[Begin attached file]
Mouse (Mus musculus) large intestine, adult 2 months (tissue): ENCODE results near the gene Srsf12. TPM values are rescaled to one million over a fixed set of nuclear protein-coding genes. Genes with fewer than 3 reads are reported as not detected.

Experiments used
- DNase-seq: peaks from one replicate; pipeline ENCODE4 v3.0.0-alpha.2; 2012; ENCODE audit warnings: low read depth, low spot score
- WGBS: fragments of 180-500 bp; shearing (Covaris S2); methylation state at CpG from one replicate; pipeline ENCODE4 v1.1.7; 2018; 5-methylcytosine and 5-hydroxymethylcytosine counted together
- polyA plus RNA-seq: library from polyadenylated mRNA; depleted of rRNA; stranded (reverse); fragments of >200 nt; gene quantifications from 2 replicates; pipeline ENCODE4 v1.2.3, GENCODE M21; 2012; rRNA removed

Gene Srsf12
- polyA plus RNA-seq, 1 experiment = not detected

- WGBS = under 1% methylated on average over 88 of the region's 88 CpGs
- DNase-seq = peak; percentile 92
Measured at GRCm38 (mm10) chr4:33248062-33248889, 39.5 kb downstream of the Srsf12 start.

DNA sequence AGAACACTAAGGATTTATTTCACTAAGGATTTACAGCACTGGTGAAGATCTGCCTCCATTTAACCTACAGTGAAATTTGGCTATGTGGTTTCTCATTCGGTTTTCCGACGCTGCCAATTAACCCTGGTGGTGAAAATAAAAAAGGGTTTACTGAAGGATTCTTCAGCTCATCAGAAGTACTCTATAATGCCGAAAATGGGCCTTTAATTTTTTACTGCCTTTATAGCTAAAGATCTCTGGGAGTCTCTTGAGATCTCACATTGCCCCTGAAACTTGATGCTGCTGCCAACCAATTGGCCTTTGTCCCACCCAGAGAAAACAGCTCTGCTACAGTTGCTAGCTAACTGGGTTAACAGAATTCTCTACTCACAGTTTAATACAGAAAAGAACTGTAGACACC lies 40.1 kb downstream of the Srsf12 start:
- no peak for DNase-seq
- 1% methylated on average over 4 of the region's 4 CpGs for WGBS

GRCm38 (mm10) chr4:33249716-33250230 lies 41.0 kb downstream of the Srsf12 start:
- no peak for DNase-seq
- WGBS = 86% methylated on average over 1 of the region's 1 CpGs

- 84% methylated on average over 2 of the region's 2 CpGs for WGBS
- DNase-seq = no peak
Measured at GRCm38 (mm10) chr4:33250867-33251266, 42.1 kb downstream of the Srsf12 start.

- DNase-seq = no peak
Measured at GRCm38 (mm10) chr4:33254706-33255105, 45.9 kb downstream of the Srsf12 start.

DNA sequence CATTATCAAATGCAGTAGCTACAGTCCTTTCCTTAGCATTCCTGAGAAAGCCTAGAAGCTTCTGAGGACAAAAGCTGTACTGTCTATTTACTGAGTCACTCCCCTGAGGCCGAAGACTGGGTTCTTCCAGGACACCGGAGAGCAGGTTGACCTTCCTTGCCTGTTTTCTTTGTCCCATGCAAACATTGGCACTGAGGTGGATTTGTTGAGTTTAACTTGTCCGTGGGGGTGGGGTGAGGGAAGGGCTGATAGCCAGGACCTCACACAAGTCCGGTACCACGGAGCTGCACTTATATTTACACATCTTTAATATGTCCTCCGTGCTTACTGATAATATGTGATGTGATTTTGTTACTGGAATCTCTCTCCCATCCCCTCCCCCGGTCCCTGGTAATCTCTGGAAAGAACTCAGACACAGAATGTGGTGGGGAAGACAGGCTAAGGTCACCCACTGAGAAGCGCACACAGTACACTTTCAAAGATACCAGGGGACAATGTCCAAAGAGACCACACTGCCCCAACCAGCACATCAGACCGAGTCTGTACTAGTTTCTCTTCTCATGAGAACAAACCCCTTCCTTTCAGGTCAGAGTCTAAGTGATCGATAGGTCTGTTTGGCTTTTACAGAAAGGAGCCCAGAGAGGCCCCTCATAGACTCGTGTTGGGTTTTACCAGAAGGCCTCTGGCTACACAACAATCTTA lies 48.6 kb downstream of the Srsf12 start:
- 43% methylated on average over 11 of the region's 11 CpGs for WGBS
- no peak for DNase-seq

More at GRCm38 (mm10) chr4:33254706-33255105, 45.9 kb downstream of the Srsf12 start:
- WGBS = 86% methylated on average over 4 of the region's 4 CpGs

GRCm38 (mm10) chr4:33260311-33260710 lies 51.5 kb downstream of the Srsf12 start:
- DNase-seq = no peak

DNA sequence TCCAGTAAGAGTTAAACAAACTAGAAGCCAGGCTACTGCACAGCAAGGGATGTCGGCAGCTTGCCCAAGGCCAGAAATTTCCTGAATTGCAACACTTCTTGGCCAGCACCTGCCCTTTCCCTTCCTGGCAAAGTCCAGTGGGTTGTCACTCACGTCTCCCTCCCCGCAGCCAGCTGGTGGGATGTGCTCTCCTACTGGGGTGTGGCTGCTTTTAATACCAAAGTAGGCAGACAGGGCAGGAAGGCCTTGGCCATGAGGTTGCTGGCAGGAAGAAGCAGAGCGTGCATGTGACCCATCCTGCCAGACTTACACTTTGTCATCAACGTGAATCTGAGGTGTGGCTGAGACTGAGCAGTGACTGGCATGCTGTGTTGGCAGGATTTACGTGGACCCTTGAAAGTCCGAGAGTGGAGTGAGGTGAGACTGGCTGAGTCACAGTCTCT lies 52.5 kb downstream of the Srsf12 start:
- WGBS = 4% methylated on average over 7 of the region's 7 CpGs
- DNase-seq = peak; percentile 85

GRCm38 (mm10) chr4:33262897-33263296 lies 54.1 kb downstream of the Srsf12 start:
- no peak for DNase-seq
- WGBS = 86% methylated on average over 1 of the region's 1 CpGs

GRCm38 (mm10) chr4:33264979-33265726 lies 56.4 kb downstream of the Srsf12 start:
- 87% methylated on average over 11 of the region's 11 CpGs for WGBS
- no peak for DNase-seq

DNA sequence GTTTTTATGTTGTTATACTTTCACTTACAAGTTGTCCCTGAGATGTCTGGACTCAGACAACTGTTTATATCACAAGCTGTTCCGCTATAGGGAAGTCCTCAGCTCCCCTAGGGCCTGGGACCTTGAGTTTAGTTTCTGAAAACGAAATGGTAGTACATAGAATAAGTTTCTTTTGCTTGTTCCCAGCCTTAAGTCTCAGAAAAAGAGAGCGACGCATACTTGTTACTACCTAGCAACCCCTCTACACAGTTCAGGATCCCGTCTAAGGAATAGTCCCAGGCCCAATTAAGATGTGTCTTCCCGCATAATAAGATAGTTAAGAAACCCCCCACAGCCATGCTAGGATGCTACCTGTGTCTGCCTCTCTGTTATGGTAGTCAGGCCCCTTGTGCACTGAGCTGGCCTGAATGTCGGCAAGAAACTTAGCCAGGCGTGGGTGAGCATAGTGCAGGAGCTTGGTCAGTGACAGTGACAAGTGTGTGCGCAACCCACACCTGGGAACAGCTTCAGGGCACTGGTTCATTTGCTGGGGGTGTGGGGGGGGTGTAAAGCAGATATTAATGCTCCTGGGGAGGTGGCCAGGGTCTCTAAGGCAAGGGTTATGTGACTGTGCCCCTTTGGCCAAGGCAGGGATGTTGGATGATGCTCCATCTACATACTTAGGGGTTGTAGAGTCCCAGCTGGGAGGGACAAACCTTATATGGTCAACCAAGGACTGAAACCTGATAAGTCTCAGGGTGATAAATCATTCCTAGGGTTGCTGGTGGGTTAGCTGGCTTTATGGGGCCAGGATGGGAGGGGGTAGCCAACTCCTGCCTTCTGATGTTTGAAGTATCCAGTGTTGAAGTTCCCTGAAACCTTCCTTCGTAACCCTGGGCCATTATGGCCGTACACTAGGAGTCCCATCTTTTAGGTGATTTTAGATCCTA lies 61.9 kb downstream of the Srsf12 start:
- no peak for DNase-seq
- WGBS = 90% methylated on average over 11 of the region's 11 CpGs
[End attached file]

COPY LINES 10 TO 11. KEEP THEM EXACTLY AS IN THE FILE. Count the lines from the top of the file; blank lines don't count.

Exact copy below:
Measured at GRCm38 (mm10) chr4:33248062-33248889, 39.5 kb downstream of the Srsf12 start.

DNA sequence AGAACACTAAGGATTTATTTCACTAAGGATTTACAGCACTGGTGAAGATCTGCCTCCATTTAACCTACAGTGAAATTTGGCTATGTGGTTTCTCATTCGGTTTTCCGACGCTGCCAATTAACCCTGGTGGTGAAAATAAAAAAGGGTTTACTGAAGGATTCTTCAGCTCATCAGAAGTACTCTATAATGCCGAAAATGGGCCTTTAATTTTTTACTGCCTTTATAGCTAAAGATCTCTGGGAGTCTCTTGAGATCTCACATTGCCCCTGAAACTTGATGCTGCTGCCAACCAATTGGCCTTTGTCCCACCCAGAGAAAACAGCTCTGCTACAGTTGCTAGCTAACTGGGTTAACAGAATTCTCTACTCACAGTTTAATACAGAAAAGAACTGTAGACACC lies 40.1 kb downstream of the Srsf12 start: